The Leupold scope features a one-inch tube made from 6061-T6 aluminum, with ¼ MOA finger click adjustments, fast-focus eyepiece, and 15 inches of eye relief. The scope performed flawlessly and would be a great addition for precision long-range operations with the rifle.

The Aimpoint Micro T-2 features front and rear flip-up covers. Multiple intensity settings include off, four night-vision compatible settings and eight daylight settings, one of which is for extra-bright sunlight conditions. The 1X, non-magnifying optic has a dot size at a very useful 2 MOA, and battery life is an incredible 50,000 hours. The optic has a hard anodized finished body and the unit is submersible to 80 feet.

With the iron sights, I can get a very good cheek weld shooting off the bench or offhand, but with either the Aimpoint or the Leupold optic, my head was positioned a little higher in order to see through the optics, so an additional riser on the comb would need to be installed. Since I didn’t have one handy, I shot the rifle as is.

SOCOM 16 CQB has MOA adjustments for windage and elevation, along with oversized rear-sight aperture.

Having a little space between the stock and my cheek didn’t seem to affect accuracy, but if I were entering a Heavy Metal category of a 3-Gun match, for example, it would definitely slow me down. I would have to find the reticle or dot, depending on the optic I was using.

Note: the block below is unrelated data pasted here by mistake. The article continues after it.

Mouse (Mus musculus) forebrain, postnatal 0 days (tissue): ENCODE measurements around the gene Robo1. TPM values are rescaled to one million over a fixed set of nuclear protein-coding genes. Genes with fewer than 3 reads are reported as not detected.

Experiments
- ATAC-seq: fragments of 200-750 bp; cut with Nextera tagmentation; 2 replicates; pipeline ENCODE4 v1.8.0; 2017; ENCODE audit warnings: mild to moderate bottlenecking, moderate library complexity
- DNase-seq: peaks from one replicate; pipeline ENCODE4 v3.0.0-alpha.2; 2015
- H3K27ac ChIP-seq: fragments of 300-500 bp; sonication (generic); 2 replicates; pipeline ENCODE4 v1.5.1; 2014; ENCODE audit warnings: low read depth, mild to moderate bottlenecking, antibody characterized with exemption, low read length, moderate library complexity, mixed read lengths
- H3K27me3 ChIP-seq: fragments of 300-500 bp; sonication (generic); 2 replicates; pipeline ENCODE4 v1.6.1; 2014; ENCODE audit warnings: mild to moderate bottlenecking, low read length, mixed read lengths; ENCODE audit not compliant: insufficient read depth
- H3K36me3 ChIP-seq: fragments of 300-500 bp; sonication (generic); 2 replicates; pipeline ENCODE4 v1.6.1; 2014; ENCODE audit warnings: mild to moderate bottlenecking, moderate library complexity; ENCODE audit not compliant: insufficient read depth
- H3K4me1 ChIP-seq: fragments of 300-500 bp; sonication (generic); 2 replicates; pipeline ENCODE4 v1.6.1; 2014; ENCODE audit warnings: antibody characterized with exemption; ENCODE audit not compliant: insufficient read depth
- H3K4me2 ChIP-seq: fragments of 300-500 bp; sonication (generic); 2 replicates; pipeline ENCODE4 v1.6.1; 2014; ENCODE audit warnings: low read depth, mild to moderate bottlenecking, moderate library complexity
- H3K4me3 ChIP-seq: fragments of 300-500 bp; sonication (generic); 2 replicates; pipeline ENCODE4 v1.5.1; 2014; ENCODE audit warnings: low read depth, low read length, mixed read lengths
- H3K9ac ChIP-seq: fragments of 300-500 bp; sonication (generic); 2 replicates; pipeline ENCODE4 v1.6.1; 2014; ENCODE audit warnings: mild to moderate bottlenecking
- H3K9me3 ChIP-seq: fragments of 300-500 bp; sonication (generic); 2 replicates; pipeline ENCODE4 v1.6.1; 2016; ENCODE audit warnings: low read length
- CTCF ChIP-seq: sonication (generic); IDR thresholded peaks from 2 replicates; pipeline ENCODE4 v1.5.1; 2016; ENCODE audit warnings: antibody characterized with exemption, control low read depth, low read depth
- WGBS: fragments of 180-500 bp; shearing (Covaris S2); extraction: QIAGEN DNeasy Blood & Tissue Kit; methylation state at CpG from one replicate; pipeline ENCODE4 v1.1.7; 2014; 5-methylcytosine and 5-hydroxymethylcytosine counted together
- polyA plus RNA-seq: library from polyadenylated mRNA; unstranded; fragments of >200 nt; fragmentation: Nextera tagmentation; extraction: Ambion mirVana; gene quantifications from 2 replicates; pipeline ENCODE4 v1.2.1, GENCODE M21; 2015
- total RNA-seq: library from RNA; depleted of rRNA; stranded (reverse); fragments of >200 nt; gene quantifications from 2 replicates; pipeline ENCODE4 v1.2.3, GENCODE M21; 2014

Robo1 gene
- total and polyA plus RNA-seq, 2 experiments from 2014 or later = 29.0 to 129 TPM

Taking a rifle to the range is always the fun part, and this rifle didn’t disappoint. I ran the SOCOM 16 CQB through its paces with a variety of ammunition, including 155-grain Hornady Steel Match, Black Hills 168-grain, and 175-grain ABM tactical ammunition.

Since this rifle/scope combination is not designed for match shooting, I decided to use a Q target for 100 yards and a B17 silhouette for 300-yard duty. With both the Leupold and the Aimpoint, firing off the bench produced pretty good groups of 3½ to four inches with the Black Hills and Hornady ammo. The ABM came in a little tighter, producing five-shot groups of about 2½ inches at 100 yards.

Accessories and optics can be mounted on barrel’s Picatinny rail.

I didn’t get a chance to shoot the rifle at 300 with the Leupold, but groups at 100 were excellent: under two inches. Not bad for a gas rifle with a service-grade barrel and the Leupold scope set at 2X.